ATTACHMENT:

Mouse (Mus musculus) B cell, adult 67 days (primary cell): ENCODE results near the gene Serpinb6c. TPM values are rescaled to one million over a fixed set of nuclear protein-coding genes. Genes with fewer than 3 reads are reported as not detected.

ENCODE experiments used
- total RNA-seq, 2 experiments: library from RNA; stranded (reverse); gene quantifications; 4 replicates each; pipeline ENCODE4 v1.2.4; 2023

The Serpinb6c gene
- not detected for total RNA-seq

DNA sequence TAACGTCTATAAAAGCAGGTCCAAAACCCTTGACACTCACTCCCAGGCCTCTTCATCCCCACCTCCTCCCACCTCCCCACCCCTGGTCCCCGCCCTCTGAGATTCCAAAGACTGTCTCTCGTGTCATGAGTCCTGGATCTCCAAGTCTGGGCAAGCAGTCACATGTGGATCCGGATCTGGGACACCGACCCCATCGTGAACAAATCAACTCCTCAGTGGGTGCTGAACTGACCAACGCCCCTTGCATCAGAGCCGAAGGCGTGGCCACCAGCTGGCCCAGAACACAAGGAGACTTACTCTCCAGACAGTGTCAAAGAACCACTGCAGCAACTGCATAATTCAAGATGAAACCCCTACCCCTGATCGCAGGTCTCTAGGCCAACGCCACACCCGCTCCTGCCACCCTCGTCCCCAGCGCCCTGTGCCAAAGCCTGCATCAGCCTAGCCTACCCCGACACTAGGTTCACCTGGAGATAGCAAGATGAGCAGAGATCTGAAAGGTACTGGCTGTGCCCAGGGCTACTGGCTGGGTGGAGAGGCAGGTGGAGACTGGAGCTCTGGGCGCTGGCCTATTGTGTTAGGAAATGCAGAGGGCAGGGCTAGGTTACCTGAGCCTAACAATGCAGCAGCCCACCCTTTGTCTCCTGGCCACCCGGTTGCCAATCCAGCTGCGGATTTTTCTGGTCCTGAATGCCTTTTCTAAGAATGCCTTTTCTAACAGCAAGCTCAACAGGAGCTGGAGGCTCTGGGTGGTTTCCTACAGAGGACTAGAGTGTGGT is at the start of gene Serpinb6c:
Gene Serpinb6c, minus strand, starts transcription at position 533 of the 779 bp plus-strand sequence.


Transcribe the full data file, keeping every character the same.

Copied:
Mouse (Mus musculus) B cell, adult 67 days (primary cell): ENCODE results near the gene Serpinb6c. TPM values are rescaled to one million over a fixed set of nuclear protein-coding genes. Genes with fewer than 3 reads are reported as not detected.

ENCODE experiments used
- total RNA-seq, 2 experiments: library from RNA; stranded (reverse); gene quantifications; 4 replicates each; pipeline ENCODE4 v1.2.4; 2023

The Serpinb6c gene
- not detected for total RNA-seq

DNA sequence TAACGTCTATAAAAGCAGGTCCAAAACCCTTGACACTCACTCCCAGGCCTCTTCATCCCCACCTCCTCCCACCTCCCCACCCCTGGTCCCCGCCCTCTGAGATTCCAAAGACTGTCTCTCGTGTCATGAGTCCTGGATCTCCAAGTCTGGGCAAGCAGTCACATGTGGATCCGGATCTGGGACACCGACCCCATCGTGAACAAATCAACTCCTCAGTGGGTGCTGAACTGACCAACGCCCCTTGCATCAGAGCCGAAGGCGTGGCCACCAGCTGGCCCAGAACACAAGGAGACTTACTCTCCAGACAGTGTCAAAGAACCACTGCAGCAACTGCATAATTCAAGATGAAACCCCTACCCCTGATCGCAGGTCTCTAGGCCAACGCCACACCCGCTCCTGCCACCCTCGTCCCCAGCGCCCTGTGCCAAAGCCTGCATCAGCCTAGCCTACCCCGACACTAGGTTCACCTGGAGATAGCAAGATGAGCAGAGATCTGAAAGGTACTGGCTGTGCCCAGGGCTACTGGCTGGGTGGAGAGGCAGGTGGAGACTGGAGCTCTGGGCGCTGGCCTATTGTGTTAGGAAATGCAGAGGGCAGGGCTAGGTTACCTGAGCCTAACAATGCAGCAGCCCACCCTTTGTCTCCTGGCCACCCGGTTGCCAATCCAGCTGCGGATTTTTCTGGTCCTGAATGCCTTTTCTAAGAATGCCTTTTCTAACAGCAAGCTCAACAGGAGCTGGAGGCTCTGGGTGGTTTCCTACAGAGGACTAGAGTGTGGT is at the start of gene Serpinb6c:
Gene Serpinb6c, minus strand, starts transcription at position 533 of the 779 bp plus-strand sequence.